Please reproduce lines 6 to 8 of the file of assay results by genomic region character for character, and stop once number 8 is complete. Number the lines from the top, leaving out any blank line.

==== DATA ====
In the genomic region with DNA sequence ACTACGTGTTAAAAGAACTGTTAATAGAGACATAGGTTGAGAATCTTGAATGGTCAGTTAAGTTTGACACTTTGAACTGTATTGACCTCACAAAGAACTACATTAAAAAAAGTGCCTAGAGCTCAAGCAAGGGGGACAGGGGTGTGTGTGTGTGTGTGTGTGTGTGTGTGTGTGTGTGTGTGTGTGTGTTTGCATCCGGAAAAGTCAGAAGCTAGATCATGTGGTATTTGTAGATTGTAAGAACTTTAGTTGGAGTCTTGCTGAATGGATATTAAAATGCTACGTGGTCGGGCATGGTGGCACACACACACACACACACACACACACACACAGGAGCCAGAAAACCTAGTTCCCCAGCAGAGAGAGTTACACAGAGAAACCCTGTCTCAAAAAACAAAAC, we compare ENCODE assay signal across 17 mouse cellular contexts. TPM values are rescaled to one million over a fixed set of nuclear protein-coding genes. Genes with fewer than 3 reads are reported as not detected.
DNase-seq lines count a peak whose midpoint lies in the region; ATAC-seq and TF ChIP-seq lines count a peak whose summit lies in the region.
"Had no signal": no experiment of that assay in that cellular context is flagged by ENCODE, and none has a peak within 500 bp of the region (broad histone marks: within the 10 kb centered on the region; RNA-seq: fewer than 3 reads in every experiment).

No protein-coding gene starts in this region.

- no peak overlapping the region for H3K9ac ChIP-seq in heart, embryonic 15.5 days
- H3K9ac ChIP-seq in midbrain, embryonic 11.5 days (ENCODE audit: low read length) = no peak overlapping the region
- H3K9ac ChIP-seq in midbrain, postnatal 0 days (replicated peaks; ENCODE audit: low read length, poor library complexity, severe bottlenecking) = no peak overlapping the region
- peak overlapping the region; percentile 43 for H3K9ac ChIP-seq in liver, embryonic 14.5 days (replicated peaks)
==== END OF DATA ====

- H3K9ac ChIP-seq in midbrain, embryonic 11.5 days (ENCODE audit: low read length) = no peak overlapping the region
- H3K9ac ChIP-seq in midbrain, postnatal 0 days (replicated peaks; ENCODE audit: low read length, poor library complexity, severe bottlenecking) = no peak overlapping the region
- peak overlapping the region; percentile 43 for H3K9ac ChIP-seq in liver, embryonic 14.5 days (replicated peaks)